For Veterans, Use Your GI Bill to Earn a College Degree

Military recruits typically enlist and serve for one term. They intend to use the military as a starting point rather than pursue as a long-term career. After serving, military personnel return to civilian life and obtain a college education. The GI Bill was designed for military personnel to attend college without paying out of pocket as a reward for their military service.

Military Personnel Getting a College Education
In searching for colleges that work with the military, you can pursue many avenues as long as the degree program is from a higher learning institution. Make sure the GI Bill is used at an institution that grants degrees, even if that means looking for military colleges with online programs. Technical or vocational programs can also be eligible under the GI bill as long as they are offered as an accredited degree at a higher learning institution. With these requirements, a majority of the accredited degree programs are eligible to be paid under the GI bill.

Qualifications for Receiving the GI Bill
Eligibility requirements under the GI bill depend on the amount of service that applicants completed while in the military. To qualify for the full amount, military personnel getting a college education need to have served at least 36 months of active duty service in the military in addition to any training. Those who served less time than that are still eligible to receive the GI Bill but they will only receive a partial payment for their education. The financial aid department can help you determine how much of an award you are eligible to receive.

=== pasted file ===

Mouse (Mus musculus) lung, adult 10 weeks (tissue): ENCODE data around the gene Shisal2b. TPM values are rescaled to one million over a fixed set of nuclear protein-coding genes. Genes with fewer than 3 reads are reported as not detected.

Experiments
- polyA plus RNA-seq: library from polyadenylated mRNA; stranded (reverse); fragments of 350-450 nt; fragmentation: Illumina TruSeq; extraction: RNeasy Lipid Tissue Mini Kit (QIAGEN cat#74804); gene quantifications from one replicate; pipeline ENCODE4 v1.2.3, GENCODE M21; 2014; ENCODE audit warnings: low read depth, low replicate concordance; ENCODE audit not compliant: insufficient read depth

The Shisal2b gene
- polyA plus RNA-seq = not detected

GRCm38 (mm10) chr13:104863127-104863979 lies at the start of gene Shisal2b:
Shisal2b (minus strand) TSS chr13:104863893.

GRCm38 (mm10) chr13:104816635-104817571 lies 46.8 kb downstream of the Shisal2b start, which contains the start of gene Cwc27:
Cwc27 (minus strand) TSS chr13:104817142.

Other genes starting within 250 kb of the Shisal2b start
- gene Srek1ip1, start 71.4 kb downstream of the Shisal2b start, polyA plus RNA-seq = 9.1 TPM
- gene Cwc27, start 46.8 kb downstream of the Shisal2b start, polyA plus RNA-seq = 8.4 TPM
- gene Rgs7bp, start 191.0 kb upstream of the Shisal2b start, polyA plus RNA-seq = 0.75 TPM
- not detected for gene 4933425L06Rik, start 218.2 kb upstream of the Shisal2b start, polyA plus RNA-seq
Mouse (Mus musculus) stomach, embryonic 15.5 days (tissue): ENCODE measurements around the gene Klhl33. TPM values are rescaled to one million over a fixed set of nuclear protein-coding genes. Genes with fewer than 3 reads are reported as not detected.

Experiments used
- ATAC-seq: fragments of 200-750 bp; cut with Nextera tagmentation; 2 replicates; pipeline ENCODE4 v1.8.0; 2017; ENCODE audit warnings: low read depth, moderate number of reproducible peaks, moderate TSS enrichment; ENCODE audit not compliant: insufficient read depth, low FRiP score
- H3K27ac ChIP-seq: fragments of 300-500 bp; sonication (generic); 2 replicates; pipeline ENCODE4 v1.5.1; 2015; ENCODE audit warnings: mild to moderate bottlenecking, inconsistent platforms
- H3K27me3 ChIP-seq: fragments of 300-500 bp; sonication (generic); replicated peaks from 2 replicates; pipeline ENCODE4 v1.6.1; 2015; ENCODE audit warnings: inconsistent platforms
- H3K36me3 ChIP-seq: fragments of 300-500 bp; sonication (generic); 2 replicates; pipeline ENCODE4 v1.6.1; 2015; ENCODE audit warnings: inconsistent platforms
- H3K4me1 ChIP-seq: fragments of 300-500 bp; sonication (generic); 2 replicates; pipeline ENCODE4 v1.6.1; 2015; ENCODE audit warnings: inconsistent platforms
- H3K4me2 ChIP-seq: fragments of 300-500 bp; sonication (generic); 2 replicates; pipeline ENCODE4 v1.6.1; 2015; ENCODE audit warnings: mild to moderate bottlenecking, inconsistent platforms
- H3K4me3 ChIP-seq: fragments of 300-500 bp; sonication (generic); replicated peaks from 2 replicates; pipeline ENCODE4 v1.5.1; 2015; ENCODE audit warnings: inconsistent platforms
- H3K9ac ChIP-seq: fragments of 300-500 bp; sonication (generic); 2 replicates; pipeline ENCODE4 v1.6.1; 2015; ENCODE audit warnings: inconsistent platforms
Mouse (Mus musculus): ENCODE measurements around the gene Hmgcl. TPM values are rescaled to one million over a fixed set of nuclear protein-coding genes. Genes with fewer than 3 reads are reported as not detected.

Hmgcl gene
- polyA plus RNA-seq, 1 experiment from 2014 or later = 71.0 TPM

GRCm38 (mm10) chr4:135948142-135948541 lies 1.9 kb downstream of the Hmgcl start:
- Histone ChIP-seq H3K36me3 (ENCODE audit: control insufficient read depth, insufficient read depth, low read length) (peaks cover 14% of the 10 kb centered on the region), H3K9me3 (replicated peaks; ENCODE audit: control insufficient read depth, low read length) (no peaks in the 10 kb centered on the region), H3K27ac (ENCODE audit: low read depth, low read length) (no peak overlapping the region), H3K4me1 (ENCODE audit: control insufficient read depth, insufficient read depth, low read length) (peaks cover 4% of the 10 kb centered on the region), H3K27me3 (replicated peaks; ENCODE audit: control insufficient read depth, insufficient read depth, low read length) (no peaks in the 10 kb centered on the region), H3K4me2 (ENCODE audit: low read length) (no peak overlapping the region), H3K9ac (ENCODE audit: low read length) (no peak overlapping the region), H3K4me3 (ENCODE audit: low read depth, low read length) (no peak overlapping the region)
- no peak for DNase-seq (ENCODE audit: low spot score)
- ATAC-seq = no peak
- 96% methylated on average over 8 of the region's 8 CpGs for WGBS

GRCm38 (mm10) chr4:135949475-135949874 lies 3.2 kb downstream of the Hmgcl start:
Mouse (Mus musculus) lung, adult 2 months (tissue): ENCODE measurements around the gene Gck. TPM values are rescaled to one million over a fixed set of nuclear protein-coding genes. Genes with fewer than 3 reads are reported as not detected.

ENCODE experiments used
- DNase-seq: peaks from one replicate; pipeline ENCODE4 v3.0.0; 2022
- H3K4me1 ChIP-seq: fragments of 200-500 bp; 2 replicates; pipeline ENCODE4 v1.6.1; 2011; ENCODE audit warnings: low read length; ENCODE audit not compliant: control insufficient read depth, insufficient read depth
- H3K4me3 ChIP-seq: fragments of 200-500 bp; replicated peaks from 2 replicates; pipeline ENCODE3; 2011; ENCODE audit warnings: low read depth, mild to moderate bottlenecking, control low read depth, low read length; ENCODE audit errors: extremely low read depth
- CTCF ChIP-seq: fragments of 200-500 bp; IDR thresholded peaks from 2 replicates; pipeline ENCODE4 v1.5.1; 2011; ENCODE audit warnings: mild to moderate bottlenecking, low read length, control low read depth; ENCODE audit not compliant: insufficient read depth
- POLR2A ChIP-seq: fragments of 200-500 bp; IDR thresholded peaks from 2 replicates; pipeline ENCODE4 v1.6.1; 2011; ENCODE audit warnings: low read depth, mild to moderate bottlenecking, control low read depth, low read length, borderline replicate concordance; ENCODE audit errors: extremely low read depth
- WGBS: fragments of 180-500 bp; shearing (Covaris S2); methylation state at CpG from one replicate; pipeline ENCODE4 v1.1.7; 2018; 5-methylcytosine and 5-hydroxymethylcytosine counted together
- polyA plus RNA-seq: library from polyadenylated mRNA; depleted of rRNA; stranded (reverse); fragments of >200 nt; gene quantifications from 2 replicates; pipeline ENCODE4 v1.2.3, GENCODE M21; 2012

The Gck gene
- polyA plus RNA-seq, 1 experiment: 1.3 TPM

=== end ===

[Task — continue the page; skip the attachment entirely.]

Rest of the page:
Military personnel looking to pursue their college education have plenty of options available to them. Take the time to look through the Florida National University military degree programs and financial options before making your final decision as to where you plan to go!

United States Department of Veterans Affairs. (2012) Post-9/11 GI Bill: General Information Washington, DC. Retrieved from